Towing Jehovah is a 1994 fantasy novel by American writer James K. Morrow, published by Harcourt Brace. The book is about the death of God and the subsequent towing of his body across the Atlantic Ocean. In 1995 it received the World Fantasy Award for best novel, with two additional best novel awards. It was followed by two sequels in 1996 and 1999.
God is dead, and now God’s two-mile-long cadaver is floating in the Atlantic Ocean, just off the coast of Africa. As a result, the archangelRaphael hires supertanker captain Anthony Van Horne to tow the cadaver into the Arctic, with the intention of having it be preserved by the cold.
Towing Jehovah won the 1995 World Fantasy Award for best novel, and was nominated for the 1995 Hugo Award for Best Novel and the 1995 Nebula Award for Best Novel, shortlisted for the 1995 Arthur C. Clarke Award, and ranked second for the 1995 Locus Award for Best Fantasy Novel. As well, the French translation, Remorquant Jehovah, won the 1996 Grand Prix de l’Imaginaire for best foreign-language novel.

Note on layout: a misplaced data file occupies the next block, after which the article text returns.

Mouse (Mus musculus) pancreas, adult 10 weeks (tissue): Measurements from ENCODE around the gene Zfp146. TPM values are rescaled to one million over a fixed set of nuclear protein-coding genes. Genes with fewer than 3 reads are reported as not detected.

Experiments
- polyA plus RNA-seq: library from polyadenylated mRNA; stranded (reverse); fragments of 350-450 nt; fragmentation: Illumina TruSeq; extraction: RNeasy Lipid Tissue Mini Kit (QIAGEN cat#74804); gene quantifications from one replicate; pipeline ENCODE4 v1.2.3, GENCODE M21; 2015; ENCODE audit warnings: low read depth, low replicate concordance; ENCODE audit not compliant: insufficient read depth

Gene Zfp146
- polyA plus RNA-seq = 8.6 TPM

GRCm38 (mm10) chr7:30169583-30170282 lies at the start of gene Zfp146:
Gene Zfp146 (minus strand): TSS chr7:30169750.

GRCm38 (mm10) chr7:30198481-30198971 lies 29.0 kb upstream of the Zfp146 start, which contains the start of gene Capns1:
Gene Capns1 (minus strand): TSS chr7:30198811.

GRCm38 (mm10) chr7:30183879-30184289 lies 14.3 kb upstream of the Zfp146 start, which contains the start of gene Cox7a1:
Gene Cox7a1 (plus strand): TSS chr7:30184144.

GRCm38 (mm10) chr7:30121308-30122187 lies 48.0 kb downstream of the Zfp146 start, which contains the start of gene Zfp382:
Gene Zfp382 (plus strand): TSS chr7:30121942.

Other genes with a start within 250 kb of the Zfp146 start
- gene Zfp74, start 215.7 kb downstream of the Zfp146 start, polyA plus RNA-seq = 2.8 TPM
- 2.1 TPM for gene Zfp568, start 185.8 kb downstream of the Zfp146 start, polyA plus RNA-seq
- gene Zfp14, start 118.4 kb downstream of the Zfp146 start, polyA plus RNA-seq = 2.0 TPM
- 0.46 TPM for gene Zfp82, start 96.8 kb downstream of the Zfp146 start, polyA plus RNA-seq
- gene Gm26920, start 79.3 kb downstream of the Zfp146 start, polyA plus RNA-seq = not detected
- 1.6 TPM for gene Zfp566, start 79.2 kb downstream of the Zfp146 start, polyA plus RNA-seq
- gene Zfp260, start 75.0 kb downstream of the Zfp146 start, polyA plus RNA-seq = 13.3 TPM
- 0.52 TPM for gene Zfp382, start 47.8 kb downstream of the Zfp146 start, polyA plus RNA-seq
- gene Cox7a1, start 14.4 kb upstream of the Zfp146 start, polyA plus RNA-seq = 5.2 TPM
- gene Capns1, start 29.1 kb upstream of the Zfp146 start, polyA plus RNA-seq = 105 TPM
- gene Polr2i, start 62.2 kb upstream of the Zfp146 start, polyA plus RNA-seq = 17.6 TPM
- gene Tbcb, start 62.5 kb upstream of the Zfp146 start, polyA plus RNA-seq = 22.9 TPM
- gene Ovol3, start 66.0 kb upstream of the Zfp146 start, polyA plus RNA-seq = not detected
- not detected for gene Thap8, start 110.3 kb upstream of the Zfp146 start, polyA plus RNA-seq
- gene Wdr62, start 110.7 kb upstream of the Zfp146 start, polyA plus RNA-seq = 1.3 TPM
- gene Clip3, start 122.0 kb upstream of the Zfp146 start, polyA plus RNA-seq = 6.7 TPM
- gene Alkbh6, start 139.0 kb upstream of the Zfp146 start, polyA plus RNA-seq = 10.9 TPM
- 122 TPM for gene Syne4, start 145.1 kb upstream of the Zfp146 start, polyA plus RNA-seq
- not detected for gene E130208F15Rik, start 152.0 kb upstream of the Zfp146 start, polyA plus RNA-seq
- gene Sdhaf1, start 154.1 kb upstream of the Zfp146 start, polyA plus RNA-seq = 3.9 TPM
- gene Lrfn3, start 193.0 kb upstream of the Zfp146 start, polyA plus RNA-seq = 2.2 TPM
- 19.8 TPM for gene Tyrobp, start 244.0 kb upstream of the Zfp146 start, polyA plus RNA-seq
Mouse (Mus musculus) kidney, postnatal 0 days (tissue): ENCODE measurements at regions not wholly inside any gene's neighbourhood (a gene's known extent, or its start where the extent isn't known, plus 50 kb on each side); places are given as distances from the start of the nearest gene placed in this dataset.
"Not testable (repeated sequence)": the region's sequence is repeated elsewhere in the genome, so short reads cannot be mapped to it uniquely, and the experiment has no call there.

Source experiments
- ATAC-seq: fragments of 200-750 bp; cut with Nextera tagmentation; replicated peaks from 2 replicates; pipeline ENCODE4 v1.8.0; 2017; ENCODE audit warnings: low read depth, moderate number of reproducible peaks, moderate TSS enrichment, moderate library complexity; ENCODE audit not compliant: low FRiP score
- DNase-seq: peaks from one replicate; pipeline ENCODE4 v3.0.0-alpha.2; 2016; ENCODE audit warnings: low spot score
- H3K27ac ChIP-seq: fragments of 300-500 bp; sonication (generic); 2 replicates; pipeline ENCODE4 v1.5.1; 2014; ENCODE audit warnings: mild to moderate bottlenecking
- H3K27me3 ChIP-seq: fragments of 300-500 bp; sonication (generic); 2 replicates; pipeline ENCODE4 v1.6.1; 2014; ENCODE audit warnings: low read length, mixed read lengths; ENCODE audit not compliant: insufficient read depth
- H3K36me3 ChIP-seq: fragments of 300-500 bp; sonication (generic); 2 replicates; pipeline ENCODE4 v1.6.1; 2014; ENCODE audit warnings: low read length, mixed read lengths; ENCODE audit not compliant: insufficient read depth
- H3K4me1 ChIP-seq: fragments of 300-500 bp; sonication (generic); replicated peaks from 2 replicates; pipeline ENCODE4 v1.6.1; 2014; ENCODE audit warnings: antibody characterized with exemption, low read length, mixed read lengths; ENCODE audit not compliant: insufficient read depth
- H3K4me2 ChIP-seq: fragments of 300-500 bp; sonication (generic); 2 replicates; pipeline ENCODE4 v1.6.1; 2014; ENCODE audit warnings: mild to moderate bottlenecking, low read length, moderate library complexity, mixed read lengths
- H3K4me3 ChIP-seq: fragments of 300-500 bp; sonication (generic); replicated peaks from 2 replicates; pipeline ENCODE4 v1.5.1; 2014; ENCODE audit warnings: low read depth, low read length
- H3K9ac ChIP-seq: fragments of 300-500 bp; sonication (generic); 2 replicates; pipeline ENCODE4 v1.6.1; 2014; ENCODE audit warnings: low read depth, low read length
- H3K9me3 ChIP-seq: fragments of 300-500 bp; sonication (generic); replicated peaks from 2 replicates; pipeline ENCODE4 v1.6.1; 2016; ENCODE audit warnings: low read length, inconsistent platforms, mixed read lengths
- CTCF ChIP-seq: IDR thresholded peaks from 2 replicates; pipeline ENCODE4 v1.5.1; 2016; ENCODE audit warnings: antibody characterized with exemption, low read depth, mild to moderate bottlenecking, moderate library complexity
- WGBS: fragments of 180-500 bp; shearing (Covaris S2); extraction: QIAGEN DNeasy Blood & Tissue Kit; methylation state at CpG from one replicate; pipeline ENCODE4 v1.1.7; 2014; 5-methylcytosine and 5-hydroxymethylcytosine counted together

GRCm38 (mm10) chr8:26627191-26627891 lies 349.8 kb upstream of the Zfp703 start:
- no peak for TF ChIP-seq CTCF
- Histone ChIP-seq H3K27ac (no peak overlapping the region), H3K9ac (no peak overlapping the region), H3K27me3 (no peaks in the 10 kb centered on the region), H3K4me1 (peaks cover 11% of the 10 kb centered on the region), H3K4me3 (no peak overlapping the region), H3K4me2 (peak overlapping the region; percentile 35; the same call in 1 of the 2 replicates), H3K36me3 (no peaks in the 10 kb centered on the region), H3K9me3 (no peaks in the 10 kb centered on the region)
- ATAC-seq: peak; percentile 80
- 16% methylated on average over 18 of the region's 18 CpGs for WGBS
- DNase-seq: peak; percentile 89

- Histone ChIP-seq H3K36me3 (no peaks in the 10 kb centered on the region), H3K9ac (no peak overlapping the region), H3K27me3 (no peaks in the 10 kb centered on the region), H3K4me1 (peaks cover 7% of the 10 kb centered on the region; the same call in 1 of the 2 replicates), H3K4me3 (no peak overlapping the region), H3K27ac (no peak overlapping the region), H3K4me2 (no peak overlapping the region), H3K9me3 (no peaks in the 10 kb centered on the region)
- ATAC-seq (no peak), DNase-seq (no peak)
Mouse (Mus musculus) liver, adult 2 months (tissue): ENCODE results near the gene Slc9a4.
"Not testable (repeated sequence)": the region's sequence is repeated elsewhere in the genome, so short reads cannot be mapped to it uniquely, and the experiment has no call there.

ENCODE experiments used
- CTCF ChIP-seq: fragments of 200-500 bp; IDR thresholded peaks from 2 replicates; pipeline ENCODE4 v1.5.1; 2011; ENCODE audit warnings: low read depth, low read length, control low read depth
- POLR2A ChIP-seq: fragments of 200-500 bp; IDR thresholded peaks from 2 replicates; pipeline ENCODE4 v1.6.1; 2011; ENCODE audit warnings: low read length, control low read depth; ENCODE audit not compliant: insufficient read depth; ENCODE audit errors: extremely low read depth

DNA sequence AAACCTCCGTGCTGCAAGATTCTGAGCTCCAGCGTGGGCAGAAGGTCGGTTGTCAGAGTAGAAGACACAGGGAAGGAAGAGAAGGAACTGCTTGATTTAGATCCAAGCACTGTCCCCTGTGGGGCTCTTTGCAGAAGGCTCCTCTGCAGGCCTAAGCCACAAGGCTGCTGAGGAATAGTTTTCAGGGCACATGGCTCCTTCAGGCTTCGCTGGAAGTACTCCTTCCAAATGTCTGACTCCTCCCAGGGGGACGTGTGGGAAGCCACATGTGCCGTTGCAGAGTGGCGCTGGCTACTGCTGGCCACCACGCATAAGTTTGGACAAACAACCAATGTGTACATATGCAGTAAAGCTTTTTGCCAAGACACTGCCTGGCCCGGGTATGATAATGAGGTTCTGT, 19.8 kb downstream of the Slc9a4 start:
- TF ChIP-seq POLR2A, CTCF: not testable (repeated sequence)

Jo Walton has described it as “brilliant but weird”, and “terrific”, while Steven H Silver has called it “interesting” and “intriguing”, and commended Morrow’s skill as a religious satirist, but criticized him for the quality of his satires of non-religious topics, saying that “[w]hen he turns his attention to satirizing other aspects of society, [Morrow] tends to fling his darts at random.”
The Chicago Tribune praised Morrow for his “light-handed sense of satire”, and said that “(Towing Jehovah‘s) title alone is enough to send your imagination racing off into the cosmos.” The Los Angeles Times compared it to the works of Kurt Vonnegut, Fyodor Dostoyevsky, William Shakespeare, and Cecil B. DeMille, but stated that the novel was “buoyant” for the same reason that it is “ultimately, a little disappointing”: namely, “Morrow doesn’t care as much [as Vonnegut]”.